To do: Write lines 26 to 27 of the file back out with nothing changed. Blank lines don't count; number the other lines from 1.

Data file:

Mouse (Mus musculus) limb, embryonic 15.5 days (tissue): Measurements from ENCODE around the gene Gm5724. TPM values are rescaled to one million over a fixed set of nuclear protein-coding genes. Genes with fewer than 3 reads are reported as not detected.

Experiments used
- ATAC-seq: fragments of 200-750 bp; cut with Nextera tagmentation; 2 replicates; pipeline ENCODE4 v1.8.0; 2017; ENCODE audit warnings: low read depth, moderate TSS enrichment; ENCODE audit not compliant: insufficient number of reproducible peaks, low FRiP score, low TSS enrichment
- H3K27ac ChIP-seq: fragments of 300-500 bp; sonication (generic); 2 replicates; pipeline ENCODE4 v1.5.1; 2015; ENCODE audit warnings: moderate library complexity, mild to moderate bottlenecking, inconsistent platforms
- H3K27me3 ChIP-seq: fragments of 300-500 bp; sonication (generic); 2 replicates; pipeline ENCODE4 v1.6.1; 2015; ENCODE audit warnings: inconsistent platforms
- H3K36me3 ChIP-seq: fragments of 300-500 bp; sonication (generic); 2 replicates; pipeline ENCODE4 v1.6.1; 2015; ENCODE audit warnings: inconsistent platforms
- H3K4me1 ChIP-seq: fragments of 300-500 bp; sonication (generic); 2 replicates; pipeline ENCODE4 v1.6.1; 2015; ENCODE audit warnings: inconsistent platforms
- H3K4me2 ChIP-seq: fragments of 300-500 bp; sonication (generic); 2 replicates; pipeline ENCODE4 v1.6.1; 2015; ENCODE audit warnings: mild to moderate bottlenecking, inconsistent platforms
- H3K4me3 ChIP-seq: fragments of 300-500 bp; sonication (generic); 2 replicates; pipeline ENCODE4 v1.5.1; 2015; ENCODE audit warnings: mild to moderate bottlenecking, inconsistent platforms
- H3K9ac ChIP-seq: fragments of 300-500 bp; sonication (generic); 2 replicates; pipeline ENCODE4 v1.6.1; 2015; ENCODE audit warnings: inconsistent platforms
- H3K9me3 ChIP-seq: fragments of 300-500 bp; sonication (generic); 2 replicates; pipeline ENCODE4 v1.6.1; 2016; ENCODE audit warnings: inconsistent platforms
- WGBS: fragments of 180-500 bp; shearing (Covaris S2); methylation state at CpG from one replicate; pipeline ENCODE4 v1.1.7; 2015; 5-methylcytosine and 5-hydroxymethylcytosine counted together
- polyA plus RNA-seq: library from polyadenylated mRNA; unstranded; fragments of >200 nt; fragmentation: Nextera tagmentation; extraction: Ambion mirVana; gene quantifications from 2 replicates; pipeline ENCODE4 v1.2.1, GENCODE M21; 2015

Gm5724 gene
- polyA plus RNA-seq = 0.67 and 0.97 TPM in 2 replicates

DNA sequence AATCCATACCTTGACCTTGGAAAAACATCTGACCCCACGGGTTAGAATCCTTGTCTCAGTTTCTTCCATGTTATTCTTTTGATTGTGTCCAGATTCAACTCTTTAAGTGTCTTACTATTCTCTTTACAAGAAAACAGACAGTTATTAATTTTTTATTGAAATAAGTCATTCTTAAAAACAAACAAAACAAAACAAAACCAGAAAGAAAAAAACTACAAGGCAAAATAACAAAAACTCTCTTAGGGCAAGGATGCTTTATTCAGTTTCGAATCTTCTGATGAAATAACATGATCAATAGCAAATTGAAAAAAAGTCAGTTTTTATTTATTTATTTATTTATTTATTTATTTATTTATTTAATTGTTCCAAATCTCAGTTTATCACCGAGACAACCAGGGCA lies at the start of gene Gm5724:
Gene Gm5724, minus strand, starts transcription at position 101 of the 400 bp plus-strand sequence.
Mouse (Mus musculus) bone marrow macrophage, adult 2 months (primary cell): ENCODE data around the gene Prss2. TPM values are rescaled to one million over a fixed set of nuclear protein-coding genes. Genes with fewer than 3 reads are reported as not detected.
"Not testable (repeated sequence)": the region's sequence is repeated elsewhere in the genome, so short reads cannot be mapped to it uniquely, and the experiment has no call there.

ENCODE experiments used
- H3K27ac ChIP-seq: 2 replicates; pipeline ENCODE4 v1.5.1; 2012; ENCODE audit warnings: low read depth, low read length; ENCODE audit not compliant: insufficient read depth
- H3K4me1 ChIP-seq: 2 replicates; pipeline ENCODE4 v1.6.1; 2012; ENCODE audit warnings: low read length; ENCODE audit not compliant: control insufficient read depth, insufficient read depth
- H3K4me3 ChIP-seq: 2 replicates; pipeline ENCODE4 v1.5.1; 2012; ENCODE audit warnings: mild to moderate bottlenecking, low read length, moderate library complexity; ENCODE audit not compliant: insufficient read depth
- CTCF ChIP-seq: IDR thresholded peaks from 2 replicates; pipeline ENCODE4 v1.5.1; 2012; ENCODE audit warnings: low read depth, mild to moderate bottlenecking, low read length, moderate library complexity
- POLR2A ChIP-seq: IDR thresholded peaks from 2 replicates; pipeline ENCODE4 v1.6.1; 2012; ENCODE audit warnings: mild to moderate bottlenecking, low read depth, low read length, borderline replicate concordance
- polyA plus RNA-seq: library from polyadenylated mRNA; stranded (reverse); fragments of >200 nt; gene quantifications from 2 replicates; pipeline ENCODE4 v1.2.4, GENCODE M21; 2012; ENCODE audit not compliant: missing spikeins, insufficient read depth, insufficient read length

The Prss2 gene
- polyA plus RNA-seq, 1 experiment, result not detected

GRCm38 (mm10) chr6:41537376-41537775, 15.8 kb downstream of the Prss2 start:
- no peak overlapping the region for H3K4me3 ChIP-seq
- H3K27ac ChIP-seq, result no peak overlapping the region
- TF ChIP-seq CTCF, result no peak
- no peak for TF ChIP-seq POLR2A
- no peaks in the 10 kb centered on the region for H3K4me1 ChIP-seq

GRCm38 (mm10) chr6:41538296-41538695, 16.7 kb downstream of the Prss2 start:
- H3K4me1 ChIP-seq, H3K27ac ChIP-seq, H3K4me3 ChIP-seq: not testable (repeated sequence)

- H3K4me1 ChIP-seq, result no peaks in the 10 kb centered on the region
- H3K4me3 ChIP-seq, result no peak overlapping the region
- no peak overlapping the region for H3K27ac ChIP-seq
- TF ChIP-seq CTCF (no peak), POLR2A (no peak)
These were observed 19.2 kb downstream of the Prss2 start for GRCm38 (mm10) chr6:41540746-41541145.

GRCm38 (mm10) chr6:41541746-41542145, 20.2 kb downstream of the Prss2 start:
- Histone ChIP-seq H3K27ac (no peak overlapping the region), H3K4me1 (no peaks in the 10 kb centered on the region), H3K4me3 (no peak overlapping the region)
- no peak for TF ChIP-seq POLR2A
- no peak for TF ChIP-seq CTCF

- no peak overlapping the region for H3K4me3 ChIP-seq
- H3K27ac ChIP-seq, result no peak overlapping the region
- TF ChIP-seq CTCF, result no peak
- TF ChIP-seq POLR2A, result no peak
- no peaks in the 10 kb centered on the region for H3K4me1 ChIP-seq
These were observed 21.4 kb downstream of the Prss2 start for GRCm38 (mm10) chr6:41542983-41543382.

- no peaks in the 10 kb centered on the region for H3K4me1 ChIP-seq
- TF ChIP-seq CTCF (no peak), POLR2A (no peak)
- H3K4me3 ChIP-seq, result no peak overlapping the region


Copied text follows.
- polyA plus RNA-seq: library from polyadenylated mRNA; stranded (reverse); fragments of >200 nt; gene quantifications from 2 replicates; pipeline ENCODE4 v1.2.4, GENCODE M21; 2012; ENCODE audit not compliant: missing spikeins, insufficient read depth, insufficient read length

The Prss2 gene